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Co- operative Power

THE ULTIMATE | MIND-SHIFT

Co- operative Power | Power With not Over

In life the issue of power needs to be considered. personal and professional relationships, won’t be effective where the imbalance of power in the relationship is not treated very sensitively. This can be helped by a conscious attempt by parties to use power appropriately. Often, understanding, acknowledging and even extending our own sense of personal power provides a solid base on which to build relationships in which power is used co-operatively.

EmpowerMe is about empowering ourselves, but we ned to understand more about power , where it sits and how we and others use it for good and for bad.

Only once we understand this and our role will we be empowered enough to manage it effectively and appropriately.

Objectives:

  • To identify and explore our attitudes and uses of power.
  • To consider ways to harness and to use power effectively and not at the expense of others.

Session Times: 1 Day

Recommended Background:

  • The Win/Win Approach
  • Appropriate Assertiveness

The focus in this course is on the development of co-operative power – power with not power over. We will examine power relationships, the bases from which power originates, and personal power – what makes each of us a powerful person.

  • What does power mean to you?
  • Who has power over you?
  • Over whom do you have power?
  • Around whom do you feel powerful?
  • Around whom do you feel powerless?
  • How do you give away your power?

In thinking about power we focus our attention in a variety of ways. For example, we may think about:
• our emotional response
• the effect it has on us personally
• the broader consequences, or
• where it comes from.

Power bases are levers that help people gain what they want. They can be used fairly or unfairly. Co-operation and consensus depend on people influencing others. However, when people feel tricked or stood over, chances are that someone has used a power base manipulatively.

What are some differences between manipulation and influence?

How do people behave when playing out these behaviours?

What do we do about it?

Do we behave in this way?

because this is a pattern of relating that we learnt at a young age. As well, it’s very difficult to disengage from these behaviours if those around us continue with them.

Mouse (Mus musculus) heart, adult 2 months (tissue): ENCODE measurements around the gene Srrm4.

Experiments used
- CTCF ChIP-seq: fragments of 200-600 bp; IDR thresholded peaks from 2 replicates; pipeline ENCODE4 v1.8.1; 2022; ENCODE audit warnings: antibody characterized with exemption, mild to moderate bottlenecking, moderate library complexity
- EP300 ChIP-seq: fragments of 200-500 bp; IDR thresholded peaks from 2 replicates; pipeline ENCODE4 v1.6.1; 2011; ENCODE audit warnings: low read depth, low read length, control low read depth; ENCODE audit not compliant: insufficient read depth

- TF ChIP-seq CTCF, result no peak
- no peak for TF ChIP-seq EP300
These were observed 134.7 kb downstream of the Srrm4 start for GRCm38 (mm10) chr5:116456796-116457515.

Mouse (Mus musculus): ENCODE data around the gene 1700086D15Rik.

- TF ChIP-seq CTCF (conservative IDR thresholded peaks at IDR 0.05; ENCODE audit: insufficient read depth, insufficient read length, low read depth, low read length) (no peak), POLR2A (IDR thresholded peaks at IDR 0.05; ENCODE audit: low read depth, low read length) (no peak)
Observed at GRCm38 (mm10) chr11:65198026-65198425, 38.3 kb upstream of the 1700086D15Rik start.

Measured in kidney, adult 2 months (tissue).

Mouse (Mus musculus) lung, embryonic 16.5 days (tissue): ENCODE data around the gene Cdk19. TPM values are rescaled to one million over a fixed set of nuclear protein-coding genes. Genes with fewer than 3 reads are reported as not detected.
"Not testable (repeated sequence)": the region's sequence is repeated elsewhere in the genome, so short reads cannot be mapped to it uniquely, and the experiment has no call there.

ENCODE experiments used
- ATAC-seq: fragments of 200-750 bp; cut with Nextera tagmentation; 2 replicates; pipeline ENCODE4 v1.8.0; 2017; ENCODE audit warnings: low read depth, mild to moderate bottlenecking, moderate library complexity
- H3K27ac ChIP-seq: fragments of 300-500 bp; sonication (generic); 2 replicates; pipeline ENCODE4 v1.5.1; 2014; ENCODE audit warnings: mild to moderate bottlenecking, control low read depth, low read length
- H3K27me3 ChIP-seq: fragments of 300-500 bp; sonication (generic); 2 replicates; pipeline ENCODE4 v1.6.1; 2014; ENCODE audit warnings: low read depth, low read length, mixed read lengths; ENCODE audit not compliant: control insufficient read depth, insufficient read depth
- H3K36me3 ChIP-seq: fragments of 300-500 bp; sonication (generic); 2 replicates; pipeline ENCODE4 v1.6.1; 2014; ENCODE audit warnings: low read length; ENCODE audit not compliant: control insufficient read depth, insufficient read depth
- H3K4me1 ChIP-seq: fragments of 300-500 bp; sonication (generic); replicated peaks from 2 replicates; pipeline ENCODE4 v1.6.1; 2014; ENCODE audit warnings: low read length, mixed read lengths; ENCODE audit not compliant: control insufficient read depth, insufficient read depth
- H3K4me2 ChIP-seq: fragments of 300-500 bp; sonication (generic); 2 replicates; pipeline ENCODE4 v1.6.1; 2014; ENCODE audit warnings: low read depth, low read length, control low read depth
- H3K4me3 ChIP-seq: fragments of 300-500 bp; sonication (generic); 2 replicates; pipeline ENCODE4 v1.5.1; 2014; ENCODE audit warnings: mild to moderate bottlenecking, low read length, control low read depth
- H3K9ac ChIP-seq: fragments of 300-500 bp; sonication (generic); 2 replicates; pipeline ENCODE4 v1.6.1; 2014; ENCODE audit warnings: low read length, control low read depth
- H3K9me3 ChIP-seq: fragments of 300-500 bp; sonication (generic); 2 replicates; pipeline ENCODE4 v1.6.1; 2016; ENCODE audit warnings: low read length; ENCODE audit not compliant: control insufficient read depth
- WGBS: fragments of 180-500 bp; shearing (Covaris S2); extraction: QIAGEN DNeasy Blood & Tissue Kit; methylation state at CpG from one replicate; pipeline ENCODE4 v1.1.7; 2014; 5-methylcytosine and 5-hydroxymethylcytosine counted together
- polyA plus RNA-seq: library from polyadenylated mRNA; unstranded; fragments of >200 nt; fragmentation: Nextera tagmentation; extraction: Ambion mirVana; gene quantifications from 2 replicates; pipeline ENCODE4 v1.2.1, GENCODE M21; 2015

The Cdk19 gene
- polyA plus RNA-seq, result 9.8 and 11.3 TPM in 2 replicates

We’ll look now at specific ways of changing our behaviours to transform the power game triangle into a circle of discovery.

What is personal power and how do we know if and when we have it?

How do diminish our personal power?

How do we develop personal power?

We are often restrained in developing and exercising our personal power by our use of disempowering language.

Much as we place ”shoulds” upon ourselves, we also place them upon other people. Known as demand behaviour this arises from our own often subtle, type of persecuting behaviour.
Most of us have experienced demand behaviour in, for example, our relationships with our children, or our parents, our partners, our work subordinates or our colleagues

Sometimes we feel trapped by past events. We may have been a real victim to accident, abuse, hardship, loss or injustice in the past. We may continue to blame those past experiences for our situation now; or excuse our current behaviour in some contexts because it has resulted from previous circumstances.
Exploring positive outcomes from the past is not about condoning violence or cruelty or dismissing tragedy. It is about putting memories of these things to rest; and looking for the growth, understanding or direction to which they gave rise.

Sometimes we are confronted with behaviours in others that we find difficult to handle. Depending on our response, we may find ourselves reinforcing these behaviours, giving way or engaging in a power struggle.

A way in which we sometimes use power destructively is by making extreme statements or generalisations to support our feelings or our viewpoints. We often do this when a new idea is being floated, or a change is being suggested. We may not be intending such behaviour as a power play. Instead, we may just be reacting because we’re feeling concerned, or threatened. Or we may, in fact, want to assert our authority in the situation. Rather than assert this authority or state our concerns clearly, we may be very negative about the idea or present unsubstantiated and, seemingly, unarguable objections such as ”It will never work”. Essentially, we are showing our resistance to the new idea or proposed change by blocking the communication.

People in very powerful positions are sometimes difficult to approach and, particularly, to confront.

What makes it difficult to deal with people in powerful positions?

Dealing with Powerful People

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